MPI imaging technology aims at human application

Philips and Bruker BioSpin to develop new magnetic particle imaging scanners for the preclinical market

Lloyd Dunlap
EINDHOVEN, The Netherlands—Stating that the development andcommercialization of preclinical MPI scanners are important steps towardsestablishing the technology for humans, Philips and Bruker BioSpin have signeda memorandum of understanding for the development of Magnetic Particle Imaging(MPI) scanners for the preclinical market.
The partnership will unite Philips' strength in medicalimaging and Bruker BioSpin's leadership in analytical magnetic resonanceinstruments and preclinical Magnetic Resonance Imaging (MRI). Under the termsof the agreement, Bruker BioSpin will develop and manufacture the preclinicalMPI scanner at its facilities in Ettlingen, Germany. Both parties intend toco-market the resulting solution. The two companies believe that the additionof MPI as a complementary preclinical imaging technique has great potential tohelp researchers gain new insights into disease processes at the organ,cellular and molecular level.
The availability of MPI scanners for preclinical researchstudies is a prerequisite for establishing the value of this promising newtechnology for patient care, states Philips' director of communications SteveKlink.
"For the development and commercialization of preclinicalMPI scanners, we intend to team up with Bruker BioSpin, a company with a set ofcompetencies that is complementary to ours," Klink says. "The highly sensitivevisualization of functional characteristics in vivo at high temporal resolution of MPI bears greatpotential for small animal imaging, especially when combined with high spatialresolution morphological MRI where Bruker BioSpin is recognized as a leader."
To develop a new scanner technology for use on humans is notonly a technical problem, but also requires intensive studies for possibleapplications of such technology and development of new contrast agents, whichcan only be done with a preclinical system, adds Bruker BioSpin'scommunications director Dr. Thorsten Thiel.
Klink explains how MPI works: The iron-oxide nanoparticlesare responsive to external magnetic fields. As a result, even a weakoscillating magnetic field generated by the MPI scanner will cause them tomagnetize. While doing so, they emit a small but detectable electromagneticsignal that can be picked up by a receiving antenna. It is this signal that ismeasured by the scanner. On its own, however, this signal would only detect thepresence of magnetic nanoparticles in the imaging area, not their exactlocation within that area.
To do this, the imaging area is saturated with a strongstatic magnetic field that forces the nanoparticles to magnetize in a fixeddirection, thus rendering these particles silent to MPI. Then a single pointwithin the imaging area is created where the static magnetic field strengthfalls to zero (a so-called "Field Free Point"). At this point, thenanoparticles remain free to oscillate in response to the applied oscillatingmagnetic field. The amplitude of the signal picked up by the receiving antennais then a measure of the nanoparticle concentration only at the Field FreePoint and nowhere else. To create the entire image, all that needs to be doneis to move the Field Free Point until every point in the imaging area has beenscanned.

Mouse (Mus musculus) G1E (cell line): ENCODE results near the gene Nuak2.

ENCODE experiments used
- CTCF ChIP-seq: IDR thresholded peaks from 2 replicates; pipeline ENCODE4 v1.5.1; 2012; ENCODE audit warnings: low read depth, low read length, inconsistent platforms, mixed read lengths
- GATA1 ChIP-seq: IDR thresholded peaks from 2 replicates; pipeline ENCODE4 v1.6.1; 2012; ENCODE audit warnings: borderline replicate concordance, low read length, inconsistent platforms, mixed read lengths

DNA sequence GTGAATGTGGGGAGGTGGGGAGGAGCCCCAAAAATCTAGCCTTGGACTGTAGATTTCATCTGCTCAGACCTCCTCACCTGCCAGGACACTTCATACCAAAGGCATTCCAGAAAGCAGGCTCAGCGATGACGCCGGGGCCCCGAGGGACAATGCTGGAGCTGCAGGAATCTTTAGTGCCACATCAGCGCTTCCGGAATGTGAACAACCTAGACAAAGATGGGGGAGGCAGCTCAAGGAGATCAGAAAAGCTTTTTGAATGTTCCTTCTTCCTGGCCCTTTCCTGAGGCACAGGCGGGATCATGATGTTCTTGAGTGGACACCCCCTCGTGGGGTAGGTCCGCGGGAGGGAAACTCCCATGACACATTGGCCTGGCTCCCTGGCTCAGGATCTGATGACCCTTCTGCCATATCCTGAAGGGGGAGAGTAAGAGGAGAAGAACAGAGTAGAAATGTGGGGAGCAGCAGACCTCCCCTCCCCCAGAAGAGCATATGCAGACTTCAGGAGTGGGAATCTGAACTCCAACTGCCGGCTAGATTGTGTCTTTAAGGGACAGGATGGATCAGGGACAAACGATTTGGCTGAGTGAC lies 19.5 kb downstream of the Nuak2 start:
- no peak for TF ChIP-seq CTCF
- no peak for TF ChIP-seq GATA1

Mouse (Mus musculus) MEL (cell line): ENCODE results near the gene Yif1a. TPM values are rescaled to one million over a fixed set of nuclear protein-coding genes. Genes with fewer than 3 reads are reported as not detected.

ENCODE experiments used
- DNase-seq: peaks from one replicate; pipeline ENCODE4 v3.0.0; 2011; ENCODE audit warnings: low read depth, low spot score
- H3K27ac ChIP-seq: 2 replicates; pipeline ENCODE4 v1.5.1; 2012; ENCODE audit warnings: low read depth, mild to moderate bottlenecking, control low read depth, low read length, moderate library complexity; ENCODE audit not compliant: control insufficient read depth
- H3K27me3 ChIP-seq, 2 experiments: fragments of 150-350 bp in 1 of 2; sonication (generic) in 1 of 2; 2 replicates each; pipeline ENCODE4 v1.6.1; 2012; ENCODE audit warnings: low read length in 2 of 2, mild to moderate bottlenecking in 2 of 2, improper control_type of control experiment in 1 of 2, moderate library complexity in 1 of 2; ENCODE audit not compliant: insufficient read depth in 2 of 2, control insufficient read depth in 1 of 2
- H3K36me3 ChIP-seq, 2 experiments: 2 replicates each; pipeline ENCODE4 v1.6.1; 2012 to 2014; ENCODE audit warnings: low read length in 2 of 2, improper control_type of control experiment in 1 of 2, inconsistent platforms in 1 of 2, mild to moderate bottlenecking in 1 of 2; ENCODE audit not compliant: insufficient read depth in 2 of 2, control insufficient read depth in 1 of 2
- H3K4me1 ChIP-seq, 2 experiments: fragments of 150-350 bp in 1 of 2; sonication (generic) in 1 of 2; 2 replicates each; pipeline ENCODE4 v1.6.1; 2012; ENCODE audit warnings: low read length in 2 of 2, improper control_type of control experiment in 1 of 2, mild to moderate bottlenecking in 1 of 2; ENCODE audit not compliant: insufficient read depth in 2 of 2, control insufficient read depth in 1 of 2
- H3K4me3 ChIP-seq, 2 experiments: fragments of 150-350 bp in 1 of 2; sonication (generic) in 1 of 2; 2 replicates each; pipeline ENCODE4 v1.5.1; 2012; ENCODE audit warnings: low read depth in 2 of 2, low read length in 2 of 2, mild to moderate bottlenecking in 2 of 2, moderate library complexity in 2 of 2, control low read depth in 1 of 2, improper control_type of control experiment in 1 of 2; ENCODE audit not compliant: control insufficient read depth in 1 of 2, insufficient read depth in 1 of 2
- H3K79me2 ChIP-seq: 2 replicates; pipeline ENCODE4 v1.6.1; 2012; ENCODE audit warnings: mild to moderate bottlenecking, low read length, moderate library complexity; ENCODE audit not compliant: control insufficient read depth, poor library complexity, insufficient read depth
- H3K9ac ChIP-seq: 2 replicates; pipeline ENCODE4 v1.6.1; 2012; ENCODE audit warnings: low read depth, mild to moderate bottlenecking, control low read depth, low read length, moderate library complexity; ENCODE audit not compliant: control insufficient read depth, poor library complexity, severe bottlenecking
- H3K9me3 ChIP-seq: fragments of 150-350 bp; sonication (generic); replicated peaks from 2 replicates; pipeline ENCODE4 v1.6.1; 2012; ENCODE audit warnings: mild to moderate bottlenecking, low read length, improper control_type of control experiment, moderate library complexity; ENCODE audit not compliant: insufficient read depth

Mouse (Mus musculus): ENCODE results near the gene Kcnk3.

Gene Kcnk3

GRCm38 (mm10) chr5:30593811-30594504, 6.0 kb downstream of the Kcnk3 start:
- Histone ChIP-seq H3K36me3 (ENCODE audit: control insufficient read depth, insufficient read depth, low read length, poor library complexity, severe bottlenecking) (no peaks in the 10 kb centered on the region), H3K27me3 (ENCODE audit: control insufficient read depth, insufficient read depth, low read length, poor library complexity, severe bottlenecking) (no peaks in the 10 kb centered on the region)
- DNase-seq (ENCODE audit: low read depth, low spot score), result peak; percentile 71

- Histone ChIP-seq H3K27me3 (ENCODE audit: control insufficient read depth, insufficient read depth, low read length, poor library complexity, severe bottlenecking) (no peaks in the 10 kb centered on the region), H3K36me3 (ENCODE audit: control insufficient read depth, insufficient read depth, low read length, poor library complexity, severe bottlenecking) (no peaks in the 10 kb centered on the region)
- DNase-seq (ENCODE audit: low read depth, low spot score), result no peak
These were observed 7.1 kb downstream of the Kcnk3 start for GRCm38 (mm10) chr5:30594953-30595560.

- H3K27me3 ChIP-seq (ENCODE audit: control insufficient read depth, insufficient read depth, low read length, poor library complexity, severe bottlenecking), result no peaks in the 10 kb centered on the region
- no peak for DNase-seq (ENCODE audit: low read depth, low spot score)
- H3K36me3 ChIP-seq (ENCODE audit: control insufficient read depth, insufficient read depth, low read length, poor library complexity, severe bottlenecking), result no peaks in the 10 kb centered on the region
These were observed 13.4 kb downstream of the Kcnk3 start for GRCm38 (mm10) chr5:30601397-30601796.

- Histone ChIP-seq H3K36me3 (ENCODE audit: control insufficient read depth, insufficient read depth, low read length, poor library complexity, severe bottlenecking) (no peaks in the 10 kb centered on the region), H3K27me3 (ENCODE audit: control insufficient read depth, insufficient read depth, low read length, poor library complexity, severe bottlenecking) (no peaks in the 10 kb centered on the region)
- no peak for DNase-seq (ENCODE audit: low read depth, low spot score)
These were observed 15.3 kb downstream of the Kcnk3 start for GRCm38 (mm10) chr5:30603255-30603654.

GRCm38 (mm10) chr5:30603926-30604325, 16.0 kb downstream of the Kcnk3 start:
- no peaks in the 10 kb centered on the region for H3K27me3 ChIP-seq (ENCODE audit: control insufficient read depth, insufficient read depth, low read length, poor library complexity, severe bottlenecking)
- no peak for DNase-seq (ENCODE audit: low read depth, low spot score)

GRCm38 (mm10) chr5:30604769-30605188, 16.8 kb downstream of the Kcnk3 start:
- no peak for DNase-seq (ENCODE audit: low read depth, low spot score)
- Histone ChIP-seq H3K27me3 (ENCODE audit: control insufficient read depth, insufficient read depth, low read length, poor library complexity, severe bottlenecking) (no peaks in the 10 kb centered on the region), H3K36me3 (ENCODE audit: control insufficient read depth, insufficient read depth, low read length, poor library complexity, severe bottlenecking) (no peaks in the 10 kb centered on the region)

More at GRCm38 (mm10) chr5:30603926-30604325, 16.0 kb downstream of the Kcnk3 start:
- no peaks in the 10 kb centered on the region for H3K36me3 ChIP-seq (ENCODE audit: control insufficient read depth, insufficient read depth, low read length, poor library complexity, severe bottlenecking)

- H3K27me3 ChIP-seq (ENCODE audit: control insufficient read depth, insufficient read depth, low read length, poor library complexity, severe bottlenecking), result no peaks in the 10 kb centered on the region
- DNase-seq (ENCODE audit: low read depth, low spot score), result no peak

The technology has been used in a preclinical study togenerate real-time images of arterial blood flow and volumetric heart motion.In this study, the first in vivo, 3Dreal-time MPI scans were presented revealing details of a beating mouse heartusing a clinically approved concentration of a commercially available MRIcontrast agent, achieving a spatial resolution sufficient to resolve all theheart chambers. The planned preclinical product will be specified toaccommodate larger animals.
"We are convinced that MPI is an exciting technology thatwill allow scientists to explore an extensive range of new imaging capabilitiesand applications in preclinical research," Klink says. "Depending on the exactcontrast agents that will be used, theoretically, both molecular and anatomicalinformation can be obtained with an MPI/MRI scanner."
"We are very pleased about this collaboration with Philipson this exciting technology. Magnetic particle imaging is expected to allowscientists to explore an extensive range of new imaging capabilities andapplications in preclinical research," adds Wulf-Ingo Jung, managing directorof Bruker BioSpin MRI GmbH.

Lloyd Dunlap

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